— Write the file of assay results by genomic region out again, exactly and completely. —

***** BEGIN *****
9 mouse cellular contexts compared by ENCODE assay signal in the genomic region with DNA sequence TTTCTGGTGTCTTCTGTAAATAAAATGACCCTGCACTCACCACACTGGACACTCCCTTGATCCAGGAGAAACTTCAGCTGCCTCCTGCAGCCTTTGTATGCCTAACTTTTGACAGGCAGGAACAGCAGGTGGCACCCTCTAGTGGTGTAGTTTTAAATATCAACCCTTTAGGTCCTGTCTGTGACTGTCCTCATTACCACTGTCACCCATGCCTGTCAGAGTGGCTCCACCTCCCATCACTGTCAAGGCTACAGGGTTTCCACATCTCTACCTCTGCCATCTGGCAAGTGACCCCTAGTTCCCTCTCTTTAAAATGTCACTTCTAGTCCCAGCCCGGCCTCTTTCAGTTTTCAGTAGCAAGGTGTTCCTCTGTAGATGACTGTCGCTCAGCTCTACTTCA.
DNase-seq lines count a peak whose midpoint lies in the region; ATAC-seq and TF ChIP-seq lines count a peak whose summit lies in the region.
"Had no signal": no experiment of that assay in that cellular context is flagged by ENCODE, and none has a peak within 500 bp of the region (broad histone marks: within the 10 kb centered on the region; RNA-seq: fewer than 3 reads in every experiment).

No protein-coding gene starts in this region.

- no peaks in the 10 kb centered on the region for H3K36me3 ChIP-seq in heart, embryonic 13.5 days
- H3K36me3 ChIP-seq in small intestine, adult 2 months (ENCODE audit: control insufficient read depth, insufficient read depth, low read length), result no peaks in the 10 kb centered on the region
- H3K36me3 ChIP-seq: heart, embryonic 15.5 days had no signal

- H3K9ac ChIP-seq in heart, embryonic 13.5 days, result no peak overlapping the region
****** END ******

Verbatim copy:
9 mouse cellular contexts compared by ENCODE assay signal in the genomic region with DNA sequence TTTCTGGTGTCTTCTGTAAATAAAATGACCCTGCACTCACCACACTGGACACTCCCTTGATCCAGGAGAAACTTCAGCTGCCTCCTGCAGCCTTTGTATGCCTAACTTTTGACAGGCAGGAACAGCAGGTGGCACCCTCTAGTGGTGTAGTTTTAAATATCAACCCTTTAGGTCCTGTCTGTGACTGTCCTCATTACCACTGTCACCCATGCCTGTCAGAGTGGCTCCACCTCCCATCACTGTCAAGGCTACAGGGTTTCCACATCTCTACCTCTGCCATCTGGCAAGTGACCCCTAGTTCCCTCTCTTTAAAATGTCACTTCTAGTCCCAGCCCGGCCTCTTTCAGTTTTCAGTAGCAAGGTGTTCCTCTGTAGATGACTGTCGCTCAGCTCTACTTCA.
DNase-seq lines count a peak whose midpoint lies in the region; ATAC-seq and TF ChIP-seq lines count a peak whose summit lies in the region.
"Had no signal": no experiment of that assay in that cellular context is flagged by ENCODE, and none has a peak within 500 bp of the region (broad histone marks: within the 10 kb centered on the region; RNA-seq: fewer than 3 reads in every experiment).

No protein-coding gene starts in this region.

- no peaks in the 10 kb centered on the region for H3K36me3 ChIP-seq in heart, embryonic 13.5 days
- H3K36me3 ChIP-seq in small intestine, adult 2 months (ENCODE audit: control insufficient read depth, insufficient read depth, low read length), result no peaks in the 10 kb centered on the region
- H3K36me3 ChIP-seq: heart, embryonic 15.5 days had no signal

- H3K9ac ChIP-seq in heart, embryonic 13.5 days, result no peak overlapping the region